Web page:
FLATFISH ASSEMBLAGE AND ABUNDANCE DIFFERENCES BETWEEN THE SAINT CATHERINES ISLAND AND SATILLA RIVER ESTUARIES
MetadataShow full item record
AbstractSt. Catherines Island is a pristine uninhabited barrier island off of the Georgia coast, and is believed to have experienced less anthropogenic alteration when compared to mainland estuarine habitats. In contrast, the Satilla River estuary has been historically affected by human activity, especially during the construction of navigational "cuts" through the marsh in the early 1900s. These cuts were used to support economic gain no longer in the area. Because of the differences in human influence, we hypothesize the fish assemblages will be different. We compared abundance of various resident flatfish species captured when trawling and using gill nets in these two systems. As benthic species, flatfish may be especially affected by anthropogenic disturbances of the estuarine substrates. This study provides insight into the effects of human disturbances on benthic fish species populations and assemblages. We compared catch-per-unit effort for six flatfish species between data among several sites, seasonally, between 2015 and 2018. We also looked at environmental variables when comparing abundance. The data are reflective of differences that exist in resident flatfish populations, and this condition could be explained by anthropogenic activities.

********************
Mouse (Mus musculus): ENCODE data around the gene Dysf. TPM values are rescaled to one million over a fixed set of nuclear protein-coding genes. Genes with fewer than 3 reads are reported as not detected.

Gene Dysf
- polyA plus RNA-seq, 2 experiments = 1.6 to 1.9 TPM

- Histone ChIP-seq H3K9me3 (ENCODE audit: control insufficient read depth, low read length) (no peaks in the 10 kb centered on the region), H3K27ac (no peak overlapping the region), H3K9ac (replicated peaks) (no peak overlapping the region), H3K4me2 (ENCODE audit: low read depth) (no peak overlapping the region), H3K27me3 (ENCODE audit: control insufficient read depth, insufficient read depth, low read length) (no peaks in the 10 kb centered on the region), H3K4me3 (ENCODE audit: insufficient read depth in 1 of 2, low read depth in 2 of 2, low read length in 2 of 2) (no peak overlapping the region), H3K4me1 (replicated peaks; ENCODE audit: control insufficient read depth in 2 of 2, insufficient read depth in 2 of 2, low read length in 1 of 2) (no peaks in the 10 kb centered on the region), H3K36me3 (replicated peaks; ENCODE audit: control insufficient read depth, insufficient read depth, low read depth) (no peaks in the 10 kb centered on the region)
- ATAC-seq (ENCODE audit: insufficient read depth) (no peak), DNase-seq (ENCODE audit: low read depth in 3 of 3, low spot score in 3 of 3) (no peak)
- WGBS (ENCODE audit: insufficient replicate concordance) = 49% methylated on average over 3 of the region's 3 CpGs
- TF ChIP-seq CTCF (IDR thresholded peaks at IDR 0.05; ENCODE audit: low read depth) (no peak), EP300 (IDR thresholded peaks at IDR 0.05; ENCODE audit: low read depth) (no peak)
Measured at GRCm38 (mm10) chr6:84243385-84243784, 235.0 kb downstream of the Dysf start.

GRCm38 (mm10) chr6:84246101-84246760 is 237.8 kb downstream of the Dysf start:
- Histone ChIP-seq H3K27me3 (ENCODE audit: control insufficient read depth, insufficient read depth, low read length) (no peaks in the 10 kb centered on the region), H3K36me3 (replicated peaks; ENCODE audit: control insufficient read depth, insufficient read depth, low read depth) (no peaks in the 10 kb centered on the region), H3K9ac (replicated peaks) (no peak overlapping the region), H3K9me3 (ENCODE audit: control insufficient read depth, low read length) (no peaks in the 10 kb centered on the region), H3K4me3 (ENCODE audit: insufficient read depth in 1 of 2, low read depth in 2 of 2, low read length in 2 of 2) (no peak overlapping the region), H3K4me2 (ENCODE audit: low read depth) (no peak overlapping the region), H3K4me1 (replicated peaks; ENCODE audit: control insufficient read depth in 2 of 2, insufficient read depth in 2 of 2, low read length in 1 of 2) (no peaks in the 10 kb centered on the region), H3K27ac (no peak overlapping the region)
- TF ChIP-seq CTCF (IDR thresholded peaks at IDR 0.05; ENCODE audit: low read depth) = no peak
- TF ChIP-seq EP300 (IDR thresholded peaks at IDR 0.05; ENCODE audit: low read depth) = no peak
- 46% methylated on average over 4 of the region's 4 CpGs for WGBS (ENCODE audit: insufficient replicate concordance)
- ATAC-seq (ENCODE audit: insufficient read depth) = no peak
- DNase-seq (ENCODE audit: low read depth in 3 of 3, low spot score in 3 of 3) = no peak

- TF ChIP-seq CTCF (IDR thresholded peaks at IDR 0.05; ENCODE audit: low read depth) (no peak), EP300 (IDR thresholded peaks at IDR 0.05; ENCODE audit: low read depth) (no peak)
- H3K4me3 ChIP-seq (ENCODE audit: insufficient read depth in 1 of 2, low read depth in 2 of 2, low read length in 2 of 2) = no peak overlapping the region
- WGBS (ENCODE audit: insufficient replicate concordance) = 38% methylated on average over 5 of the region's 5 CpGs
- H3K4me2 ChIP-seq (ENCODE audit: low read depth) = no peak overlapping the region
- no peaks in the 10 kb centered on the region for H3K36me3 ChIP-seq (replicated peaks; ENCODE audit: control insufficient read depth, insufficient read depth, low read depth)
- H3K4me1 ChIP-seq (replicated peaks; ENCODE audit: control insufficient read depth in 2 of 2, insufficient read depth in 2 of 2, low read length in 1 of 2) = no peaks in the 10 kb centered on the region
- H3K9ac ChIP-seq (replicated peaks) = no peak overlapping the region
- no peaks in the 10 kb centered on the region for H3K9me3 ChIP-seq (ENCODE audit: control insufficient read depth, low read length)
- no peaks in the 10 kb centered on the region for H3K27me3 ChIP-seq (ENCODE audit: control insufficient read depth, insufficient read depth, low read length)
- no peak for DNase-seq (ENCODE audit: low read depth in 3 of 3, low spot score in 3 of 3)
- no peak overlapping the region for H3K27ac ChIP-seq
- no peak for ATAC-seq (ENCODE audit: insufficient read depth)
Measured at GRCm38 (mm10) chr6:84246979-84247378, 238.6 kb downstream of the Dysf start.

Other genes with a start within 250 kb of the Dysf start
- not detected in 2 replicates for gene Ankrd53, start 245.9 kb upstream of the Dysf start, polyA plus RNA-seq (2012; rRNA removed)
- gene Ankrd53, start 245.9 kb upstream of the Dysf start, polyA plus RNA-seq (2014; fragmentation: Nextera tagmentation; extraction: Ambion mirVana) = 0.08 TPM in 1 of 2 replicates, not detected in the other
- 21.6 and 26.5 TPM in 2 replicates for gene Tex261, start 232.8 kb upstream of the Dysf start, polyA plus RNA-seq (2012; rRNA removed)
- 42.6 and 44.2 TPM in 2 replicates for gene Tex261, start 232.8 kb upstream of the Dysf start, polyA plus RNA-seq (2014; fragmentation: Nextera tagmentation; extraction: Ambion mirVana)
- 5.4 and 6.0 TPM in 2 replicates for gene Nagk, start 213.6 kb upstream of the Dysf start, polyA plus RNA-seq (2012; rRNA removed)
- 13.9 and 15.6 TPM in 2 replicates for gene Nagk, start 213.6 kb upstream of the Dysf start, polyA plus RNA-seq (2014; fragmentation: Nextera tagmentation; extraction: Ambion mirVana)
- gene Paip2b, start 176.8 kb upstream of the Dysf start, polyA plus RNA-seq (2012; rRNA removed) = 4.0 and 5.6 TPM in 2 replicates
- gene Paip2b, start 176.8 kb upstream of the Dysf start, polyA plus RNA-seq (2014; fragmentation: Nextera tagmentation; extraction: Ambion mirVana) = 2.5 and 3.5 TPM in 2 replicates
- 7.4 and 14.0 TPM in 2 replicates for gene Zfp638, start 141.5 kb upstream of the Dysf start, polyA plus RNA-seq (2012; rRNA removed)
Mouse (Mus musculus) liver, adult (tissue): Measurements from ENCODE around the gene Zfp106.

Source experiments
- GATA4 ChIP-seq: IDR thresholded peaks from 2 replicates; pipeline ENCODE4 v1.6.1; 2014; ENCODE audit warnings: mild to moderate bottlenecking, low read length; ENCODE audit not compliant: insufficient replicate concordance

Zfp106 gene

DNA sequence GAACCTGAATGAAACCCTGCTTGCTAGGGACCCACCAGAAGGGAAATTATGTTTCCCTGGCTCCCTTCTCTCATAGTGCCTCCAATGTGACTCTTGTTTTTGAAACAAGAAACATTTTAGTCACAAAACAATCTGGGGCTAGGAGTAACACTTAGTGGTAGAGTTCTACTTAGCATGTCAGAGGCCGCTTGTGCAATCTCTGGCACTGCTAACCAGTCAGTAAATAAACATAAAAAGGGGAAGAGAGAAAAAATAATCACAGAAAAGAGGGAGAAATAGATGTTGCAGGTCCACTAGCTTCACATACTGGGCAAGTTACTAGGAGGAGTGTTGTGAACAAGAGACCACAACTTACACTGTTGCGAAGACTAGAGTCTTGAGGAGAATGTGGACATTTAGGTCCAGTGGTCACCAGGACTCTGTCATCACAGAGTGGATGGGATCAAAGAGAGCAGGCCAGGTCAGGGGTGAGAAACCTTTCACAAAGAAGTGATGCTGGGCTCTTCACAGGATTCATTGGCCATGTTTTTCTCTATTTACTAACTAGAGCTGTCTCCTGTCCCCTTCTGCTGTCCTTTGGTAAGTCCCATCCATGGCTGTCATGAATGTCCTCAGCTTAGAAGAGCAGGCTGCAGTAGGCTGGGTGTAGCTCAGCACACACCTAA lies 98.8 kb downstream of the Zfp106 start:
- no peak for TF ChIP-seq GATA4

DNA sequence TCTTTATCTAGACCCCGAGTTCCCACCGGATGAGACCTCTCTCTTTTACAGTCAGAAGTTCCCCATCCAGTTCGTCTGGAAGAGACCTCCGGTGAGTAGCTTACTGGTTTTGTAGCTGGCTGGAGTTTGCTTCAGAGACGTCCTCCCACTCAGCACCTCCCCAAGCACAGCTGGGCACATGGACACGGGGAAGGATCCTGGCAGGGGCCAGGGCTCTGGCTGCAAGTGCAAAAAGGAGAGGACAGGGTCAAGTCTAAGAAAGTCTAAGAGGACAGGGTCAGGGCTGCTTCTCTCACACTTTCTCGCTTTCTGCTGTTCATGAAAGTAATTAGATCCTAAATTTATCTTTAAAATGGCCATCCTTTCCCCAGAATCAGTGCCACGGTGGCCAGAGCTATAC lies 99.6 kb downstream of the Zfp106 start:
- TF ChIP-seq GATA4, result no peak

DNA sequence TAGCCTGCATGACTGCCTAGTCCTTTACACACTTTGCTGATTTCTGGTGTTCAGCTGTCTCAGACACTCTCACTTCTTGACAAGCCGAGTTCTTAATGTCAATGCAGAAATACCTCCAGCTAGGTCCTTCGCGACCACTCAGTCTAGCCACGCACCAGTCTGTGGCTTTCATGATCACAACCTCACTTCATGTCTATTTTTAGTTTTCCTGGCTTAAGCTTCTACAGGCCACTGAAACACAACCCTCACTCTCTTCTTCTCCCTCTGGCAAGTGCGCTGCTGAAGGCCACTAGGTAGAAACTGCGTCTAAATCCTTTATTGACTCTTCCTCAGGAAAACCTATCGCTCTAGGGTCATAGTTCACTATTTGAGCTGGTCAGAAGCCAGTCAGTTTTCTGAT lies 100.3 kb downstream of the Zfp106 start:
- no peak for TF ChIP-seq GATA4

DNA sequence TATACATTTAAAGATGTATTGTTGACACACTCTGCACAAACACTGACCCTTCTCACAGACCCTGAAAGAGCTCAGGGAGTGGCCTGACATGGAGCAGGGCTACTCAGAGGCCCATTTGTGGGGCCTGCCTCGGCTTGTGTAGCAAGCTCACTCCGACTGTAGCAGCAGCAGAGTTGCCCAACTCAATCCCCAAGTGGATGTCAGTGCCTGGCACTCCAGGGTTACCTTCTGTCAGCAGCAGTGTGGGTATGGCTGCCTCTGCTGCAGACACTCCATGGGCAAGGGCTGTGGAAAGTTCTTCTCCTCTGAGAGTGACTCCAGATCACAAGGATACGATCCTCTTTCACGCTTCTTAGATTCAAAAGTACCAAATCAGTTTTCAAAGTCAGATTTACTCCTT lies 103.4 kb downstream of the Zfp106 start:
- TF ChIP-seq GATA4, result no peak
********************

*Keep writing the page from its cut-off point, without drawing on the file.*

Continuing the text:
AffiliationDepartment of Biological Sciences
Department of Mathematics